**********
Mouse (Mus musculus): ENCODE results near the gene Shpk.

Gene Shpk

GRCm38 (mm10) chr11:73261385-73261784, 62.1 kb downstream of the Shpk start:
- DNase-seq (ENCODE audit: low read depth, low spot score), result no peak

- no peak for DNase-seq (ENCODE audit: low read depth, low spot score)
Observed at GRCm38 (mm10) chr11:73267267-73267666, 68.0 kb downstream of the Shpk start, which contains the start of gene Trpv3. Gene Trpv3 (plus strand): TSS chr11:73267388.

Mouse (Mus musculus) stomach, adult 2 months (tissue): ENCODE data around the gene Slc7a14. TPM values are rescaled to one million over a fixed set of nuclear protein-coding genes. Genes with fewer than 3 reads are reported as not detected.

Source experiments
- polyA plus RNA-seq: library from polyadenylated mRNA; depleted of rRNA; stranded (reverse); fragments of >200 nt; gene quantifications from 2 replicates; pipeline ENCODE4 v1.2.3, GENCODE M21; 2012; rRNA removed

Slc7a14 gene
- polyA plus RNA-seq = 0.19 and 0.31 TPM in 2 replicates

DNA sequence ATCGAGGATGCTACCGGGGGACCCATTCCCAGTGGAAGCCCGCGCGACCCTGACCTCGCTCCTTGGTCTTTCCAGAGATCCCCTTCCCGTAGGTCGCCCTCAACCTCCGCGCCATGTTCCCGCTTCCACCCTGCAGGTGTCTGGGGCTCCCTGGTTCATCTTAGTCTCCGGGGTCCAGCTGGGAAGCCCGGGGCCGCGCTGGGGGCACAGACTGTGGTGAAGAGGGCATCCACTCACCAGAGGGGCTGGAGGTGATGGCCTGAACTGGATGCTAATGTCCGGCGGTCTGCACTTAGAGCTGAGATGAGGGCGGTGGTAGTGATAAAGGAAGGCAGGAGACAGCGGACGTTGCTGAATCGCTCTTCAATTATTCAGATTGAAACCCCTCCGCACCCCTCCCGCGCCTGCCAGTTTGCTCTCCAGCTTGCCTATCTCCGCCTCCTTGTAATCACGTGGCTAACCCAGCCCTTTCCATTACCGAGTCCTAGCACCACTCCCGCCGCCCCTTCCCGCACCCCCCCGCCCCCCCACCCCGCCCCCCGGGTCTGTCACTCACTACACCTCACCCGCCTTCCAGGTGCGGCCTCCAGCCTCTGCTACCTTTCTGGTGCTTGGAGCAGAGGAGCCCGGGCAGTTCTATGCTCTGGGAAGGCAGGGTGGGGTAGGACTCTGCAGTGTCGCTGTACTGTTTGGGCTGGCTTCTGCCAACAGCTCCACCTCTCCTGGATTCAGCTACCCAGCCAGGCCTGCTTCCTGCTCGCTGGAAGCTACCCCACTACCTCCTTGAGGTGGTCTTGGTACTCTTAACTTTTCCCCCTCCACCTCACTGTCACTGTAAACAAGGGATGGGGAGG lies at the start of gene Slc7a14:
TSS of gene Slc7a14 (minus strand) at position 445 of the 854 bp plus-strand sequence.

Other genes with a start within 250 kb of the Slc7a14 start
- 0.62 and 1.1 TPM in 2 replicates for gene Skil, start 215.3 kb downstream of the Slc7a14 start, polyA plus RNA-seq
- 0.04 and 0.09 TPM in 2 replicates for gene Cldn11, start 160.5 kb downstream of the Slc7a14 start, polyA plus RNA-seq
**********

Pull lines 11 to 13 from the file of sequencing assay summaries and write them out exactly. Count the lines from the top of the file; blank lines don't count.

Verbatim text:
- polyA plus RNA-seq = 0.19 and 0.31 TPM in 2 replicates

DNA sequence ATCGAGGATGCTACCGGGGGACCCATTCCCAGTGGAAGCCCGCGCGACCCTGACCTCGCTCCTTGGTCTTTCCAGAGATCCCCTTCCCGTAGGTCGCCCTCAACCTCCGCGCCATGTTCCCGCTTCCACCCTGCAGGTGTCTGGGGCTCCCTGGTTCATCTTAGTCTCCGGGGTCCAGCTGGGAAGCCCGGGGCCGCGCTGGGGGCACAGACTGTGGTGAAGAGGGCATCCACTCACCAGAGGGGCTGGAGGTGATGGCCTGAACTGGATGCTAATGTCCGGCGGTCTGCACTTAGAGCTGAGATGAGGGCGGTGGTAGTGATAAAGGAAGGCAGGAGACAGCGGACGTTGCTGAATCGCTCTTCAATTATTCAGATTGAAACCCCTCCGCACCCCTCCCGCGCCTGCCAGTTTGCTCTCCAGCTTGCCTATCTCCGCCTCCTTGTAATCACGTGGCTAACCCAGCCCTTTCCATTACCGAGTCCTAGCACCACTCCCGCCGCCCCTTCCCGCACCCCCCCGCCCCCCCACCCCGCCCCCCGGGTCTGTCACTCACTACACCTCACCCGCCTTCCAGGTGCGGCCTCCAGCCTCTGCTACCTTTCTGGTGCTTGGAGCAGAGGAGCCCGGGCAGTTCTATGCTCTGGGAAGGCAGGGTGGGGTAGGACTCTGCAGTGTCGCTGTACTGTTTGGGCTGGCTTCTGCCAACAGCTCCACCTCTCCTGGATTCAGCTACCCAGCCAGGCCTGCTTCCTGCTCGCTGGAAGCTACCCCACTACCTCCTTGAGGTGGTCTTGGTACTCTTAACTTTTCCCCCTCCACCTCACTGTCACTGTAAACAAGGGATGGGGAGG lies at the start of gene Slc7a14:
TSS of gene Slc7a14 (minus strand) at position 445 of the 854 bp plus-strand sequence.